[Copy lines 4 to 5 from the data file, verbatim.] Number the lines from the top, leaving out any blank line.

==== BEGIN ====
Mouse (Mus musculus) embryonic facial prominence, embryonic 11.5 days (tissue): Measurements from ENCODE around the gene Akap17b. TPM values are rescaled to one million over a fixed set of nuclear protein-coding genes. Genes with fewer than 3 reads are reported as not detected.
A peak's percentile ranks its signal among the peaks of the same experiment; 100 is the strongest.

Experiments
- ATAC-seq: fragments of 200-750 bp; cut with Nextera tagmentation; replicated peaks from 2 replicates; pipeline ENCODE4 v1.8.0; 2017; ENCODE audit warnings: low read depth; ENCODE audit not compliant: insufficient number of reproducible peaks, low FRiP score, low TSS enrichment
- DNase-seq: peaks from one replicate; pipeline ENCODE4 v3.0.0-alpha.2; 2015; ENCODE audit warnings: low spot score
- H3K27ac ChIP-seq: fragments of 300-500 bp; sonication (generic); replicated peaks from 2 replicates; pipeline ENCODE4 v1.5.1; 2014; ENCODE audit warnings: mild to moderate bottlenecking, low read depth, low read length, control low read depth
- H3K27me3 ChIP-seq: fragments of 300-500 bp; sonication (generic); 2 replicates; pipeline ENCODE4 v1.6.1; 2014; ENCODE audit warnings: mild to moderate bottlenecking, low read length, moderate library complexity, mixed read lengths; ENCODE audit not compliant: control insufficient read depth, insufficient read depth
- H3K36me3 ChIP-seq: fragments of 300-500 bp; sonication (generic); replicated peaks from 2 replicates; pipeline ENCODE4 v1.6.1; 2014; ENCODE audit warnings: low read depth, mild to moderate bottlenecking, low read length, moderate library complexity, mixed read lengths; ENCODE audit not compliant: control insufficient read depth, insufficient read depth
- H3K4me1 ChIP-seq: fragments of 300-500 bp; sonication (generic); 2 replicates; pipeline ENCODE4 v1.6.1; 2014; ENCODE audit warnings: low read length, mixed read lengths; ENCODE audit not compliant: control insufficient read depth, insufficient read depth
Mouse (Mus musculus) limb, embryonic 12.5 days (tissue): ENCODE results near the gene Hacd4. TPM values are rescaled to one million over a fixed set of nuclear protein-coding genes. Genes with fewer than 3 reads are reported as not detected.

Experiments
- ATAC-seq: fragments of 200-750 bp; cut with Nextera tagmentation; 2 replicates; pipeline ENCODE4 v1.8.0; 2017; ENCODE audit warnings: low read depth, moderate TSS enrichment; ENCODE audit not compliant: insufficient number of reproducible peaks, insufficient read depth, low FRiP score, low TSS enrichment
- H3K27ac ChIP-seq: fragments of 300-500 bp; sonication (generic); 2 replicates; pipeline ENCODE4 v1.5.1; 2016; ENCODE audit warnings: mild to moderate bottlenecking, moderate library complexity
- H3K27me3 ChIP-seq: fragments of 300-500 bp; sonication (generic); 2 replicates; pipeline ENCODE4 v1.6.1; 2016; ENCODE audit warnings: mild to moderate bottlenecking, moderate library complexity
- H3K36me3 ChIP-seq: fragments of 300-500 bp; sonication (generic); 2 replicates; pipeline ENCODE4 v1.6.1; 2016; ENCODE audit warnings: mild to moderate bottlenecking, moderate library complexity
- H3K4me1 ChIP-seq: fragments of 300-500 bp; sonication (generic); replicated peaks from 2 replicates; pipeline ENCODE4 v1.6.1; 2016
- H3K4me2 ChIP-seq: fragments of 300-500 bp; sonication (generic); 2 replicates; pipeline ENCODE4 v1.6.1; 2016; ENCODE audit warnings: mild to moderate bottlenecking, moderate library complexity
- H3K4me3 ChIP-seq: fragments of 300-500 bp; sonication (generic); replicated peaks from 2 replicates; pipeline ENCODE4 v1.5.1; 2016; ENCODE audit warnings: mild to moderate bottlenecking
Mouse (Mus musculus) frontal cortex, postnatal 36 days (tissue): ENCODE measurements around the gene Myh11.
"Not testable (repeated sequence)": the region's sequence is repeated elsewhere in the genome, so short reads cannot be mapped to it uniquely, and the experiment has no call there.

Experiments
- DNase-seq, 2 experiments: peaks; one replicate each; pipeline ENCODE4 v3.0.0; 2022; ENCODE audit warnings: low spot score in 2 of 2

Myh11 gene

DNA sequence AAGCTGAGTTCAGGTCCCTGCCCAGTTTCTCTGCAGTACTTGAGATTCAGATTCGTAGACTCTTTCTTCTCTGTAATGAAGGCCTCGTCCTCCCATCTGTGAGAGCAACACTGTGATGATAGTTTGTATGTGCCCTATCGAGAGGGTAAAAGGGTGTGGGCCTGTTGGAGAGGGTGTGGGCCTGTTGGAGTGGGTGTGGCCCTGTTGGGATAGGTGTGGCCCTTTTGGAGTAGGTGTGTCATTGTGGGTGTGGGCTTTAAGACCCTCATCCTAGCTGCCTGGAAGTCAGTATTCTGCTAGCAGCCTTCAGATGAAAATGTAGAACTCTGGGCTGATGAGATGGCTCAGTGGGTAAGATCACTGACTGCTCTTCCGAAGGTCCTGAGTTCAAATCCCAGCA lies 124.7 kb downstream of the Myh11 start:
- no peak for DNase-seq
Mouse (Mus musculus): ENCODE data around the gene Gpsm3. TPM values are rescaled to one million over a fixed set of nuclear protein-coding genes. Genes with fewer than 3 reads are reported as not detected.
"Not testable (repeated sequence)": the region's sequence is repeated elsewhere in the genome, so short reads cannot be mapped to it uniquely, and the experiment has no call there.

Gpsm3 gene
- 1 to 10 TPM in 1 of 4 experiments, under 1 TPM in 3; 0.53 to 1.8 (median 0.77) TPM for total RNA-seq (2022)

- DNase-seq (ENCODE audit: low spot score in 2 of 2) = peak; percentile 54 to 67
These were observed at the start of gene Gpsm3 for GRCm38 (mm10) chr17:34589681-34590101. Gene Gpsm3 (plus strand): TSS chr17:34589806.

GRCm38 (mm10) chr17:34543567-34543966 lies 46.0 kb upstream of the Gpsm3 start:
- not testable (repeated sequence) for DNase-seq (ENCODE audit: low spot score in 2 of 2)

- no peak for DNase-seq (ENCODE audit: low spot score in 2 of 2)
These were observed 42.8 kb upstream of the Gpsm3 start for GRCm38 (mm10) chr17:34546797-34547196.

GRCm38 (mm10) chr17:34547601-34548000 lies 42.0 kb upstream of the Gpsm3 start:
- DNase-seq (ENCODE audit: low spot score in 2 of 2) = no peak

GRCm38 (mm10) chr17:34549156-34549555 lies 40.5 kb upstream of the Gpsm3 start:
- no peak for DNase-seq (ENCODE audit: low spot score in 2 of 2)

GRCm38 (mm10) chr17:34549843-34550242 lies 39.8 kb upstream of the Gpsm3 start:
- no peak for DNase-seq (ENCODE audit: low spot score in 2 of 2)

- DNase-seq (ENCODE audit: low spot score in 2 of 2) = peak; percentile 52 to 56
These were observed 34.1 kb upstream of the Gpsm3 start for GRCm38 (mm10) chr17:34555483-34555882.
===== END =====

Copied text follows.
- ATAC-seq: fragments of 200-750 bp; cut with Nextera tagmentation; replicated peaks from 2 replicates; pipeline ENCODE4 v1.8.0; 2017; ENCODE audit warnings: low read depth; ENCODE audit not compliant: insufficient number of reproducible peaks, low FRiP score, low TSS enrichment
- DNase-seq: peaks from one replicate; pipeline ENCODE4 v3.0.0-alpha.2; 2015; ENCODE audit warnings: low spot score